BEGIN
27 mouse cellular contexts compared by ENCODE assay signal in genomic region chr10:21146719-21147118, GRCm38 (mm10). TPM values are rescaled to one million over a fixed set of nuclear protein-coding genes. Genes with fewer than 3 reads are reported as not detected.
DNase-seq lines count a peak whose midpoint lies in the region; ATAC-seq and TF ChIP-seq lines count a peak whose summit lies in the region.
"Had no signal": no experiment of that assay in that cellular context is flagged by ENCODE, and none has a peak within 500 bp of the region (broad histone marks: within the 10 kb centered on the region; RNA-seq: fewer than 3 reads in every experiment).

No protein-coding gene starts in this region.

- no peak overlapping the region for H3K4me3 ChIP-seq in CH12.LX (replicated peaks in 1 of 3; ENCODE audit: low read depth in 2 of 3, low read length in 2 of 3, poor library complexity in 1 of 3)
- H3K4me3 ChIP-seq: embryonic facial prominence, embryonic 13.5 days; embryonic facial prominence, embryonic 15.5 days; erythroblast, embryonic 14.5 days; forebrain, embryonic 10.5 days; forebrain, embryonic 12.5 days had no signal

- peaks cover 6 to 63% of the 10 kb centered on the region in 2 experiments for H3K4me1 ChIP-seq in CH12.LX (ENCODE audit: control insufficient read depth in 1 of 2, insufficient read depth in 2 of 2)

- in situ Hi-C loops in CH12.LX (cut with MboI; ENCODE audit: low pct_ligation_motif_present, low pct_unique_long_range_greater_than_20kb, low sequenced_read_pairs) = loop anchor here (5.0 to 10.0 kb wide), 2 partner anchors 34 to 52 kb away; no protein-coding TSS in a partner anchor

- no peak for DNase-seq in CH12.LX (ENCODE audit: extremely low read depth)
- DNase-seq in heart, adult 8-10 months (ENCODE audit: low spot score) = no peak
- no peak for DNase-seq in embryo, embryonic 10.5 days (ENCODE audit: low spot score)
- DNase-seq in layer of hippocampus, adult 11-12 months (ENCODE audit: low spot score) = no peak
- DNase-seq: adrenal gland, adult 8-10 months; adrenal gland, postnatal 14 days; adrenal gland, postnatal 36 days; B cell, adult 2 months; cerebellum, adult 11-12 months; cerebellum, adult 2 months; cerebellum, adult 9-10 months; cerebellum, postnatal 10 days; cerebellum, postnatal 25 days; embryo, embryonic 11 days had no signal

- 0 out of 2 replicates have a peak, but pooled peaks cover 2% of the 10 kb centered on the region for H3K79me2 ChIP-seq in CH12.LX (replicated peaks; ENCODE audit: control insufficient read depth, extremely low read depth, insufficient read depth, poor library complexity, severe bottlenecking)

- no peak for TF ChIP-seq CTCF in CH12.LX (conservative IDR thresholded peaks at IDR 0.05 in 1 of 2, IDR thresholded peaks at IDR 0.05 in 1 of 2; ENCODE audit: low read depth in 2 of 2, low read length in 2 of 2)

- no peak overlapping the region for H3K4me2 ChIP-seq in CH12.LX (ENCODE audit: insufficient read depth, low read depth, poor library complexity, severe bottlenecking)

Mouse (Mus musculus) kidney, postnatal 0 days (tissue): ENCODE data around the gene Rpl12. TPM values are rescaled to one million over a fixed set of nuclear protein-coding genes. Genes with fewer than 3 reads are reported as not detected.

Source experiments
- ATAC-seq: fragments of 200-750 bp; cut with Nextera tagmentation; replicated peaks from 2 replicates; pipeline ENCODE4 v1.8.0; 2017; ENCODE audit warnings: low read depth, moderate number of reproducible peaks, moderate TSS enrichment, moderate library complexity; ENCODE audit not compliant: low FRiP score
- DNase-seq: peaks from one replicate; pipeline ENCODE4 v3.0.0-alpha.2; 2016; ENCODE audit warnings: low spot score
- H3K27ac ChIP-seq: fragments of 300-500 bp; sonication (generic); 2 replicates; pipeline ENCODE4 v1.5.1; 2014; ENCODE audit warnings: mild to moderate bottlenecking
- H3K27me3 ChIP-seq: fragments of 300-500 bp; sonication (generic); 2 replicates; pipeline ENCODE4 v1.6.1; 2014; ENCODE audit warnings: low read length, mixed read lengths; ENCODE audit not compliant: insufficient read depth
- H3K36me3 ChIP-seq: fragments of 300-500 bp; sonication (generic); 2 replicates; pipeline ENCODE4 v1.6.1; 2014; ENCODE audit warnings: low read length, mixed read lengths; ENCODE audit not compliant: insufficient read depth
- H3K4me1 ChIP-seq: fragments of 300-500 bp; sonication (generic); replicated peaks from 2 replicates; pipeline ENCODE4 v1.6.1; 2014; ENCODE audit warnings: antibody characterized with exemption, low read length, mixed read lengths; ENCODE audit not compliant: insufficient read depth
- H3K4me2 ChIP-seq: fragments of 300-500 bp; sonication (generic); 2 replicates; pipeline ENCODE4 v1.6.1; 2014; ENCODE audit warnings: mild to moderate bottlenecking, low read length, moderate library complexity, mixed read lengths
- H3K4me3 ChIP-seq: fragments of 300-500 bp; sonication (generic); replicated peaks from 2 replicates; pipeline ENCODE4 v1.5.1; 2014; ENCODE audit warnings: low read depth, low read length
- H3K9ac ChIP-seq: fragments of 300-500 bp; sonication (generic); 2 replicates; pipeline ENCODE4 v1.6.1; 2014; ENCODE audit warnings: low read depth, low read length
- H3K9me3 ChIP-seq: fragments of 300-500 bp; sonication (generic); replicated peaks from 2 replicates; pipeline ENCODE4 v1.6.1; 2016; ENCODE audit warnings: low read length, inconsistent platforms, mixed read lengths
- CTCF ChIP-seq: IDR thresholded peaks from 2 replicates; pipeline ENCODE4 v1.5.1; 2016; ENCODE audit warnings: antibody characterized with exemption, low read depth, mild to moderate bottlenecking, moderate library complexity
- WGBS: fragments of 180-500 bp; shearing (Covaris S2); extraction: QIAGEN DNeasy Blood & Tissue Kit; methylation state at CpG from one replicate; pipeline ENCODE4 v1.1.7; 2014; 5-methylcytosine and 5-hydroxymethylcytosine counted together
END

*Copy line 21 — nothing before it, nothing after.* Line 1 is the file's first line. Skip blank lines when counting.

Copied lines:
- H3K27ac ChIP-seq: fragments of 300-500 bp; sonication (generic); 2 replicates; pipeline ENCODE4 v1.5.1; 2014; ENCODE audit warnings: mild to moderate bottlenecking